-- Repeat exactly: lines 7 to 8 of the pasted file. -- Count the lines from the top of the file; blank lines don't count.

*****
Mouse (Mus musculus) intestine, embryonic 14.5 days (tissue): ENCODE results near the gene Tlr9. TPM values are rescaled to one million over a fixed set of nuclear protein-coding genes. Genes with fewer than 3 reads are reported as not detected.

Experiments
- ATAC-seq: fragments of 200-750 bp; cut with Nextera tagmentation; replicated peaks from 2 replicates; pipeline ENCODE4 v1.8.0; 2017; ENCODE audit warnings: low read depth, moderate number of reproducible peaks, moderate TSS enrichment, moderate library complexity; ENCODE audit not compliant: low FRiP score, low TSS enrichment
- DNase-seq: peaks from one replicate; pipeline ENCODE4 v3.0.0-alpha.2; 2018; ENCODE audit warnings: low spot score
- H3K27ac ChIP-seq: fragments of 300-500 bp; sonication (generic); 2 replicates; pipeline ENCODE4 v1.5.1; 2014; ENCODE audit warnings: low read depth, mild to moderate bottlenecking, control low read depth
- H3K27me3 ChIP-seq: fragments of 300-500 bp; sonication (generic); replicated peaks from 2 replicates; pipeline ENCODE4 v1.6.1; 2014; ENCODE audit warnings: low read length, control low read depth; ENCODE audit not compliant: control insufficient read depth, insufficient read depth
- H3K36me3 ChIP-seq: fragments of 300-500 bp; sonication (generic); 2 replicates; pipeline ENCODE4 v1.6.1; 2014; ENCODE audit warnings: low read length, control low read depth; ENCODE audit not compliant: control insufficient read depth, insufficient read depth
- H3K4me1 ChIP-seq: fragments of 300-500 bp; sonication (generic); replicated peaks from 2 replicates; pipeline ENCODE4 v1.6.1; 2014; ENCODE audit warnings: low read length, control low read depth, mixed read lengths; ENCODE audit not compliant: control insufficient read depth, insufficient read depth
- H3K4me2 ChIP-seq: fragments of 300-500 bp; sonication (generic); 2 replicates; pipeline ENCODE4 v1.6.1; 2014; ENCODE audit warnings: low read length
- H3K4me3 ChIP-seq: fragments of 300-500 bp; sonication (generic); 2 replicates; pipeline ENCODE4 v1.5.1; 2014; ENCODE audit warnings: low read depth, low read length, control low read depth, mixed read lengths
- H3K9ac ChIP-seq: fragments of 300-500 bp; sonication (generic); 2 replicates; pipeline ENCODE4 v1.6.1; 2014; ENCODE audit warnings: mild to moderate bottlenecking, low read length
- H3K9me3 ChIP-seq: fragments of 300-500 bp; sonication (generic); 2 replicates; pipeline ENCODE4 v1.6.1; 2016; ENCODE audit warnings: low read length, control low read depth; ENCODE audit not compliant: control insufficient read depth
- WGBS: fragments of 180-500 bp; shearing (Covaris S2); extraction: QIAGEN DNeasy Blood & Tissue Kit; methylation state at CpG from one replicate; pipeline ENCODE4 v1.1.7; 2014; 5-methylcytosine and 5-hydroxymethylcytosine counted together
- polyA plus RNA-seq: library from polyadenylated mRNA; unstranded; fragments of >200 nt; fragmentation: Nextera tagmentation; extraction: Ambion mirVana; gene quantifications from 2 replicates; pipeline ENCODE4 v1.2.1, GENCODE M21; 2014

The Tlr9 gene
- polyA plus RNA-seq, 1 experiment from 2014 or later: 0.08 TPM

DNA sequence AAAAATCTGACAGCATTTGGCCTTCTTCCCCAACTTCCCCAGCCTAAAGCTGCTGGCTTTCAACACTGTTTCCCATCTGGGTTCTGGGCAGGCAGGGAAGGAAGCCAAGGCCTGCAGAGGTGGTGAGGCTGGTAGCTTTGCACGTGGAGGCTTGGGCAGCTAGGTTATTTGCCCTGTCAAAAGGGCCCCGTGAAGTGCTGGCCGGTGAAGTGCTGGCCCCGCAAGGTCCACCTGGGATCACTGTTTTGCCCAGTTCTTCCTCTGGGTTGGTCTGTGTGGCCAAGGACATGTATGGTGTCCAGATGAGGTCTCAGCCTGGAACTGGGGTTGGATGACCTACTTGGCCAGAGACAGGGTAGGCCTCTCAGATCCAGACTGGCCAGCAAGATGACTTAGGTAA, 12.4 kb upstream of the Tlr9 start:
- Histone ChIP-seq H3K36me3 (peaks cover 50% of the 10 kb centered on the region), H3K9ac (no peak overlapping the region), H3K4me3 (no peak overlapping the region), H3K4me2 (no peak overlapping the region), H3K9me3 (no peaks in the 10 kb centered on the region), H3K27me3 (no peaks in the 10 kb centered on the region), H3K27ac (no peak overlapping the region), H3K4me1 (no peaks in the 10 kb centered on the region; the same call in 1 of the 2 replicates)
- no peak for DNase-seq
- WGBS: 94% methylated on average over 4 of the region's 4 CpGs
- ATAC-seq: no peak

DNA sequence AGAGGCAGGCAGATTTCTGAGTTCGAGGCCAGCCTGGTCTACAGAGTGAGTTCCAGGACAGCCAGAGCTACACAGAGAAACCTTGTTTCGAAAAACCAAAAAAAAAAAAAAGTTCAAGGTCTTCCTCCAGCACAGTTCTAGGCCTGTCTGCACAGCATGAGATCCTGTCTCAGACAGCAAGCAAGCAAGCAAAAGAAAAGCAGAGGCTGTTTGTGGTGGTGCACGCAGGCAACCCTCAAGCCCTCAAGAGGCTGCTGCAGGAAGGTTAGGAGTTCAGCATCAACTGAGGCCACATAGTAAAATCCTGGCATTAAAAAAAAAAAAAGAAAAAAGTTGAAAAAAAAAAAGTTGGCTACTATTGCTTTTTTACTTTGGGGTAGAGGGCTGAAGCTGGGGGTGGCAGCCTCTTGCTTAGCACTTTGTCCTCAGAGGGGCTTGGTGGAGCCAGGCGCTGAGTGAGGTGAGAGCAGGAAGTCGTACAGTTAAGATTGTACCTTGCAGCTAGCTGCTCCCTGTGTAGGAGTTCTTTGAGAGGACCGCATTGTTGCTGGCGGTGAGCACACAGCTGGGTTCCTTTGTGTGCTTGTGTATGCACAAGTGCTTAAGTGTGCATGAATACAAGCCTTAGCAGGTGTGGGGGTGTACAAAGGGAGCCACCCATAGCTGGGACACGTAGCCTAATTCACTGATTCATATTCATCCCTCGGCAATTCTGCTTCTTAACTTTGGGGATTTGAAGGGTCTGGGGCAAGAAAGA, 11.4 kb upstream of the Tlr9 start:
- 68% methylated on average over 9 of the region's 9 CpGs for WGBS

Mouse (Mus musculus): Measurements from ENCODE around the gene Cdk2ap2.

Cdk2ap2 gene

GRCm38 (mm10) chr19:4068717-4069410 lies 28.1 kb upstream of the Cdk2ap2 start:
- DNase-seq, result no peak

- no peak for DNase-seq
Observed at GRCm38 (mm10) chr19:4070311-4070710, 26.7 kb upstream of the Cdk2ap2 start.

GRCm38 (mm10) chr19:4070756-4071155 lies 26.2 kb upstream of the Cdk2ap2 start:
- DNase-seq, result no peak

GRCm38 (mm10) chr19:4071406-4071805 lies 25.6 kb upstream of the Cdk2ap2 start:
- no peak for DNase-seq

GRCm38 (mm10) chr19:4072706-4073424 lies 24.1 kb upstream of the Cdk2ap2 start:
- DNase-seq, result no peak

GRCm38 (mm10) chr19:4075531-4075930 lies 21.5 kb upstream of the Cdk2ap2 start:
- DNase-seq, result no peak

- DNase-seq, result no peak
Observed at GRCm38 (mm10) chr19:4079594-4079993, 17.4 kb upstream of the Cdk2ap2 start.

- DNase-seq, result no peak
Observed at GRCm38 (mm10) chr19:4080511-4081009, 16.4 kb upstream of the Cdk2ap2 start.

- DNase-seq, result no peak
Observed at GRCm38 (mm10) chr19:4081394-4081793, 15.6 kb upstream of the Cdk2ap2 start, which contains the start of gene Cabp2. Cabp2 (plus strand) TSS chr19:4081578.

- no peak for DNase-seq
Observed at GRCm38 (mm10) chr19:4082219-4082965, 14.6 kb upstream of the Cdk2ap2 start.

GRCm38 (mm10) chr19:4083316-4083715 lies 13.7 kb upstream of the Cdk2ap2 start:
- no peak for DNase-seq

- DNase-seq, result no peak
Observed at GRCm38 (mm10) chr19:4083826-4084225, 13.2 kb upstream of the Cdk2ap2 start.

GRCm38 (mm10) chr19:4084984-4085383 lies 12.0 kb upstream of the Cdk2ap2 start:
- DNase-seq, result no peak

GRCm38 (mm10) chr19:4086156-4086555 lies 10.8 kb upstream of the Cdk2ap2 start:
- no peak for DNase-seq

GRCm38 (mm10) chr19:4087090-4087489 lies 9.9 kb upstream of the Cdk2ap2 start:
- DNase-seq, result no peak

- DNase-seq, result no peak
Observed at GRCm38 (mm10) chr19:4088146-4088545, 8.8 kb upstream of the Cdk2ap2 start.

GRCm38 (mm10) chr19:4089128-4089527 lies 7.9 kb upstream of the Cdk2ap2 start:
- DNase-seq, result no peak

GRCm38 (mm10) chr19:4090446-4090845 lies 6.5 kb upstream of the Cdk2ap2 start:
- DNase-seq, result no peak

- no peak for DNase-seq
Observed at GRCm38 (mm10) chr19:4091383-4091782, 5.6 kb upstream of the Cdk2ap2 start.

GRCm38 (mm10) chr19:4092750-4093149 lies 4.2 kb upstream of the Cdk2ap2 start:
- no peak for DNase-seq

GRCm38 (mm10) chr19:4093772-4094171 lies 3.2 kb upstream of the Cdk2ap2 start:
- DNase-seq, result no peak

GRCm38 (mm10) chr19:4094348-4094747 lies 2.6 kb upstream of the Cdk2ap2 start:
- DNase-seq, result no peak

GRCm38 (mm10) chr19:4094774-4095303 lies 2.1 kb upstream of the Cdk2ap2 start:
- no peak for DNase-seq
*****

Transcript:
- H3K36me3 ChIP-seq: fragments of 300-500 bp; sonication (generic); 2 replicates; pipeline ENCODE4 v1.6.1; 2014; ENCODE audit warnings: low read length, control low read depth; ENCODE audit not compliant: control insufficient read depth, insufficient read depth
- H3K4me1 ChIP-seq: fragments of 300-500 bp; sonication (generic); replicated peaks from 2 replicates; pipeline ENCODE4 v1.6.1; 2014; ENCODE audit warnings: low read length, control low read depth, mixed read lengths; ENCODE audit not compliant: control insufficient read depth, insufficient read depth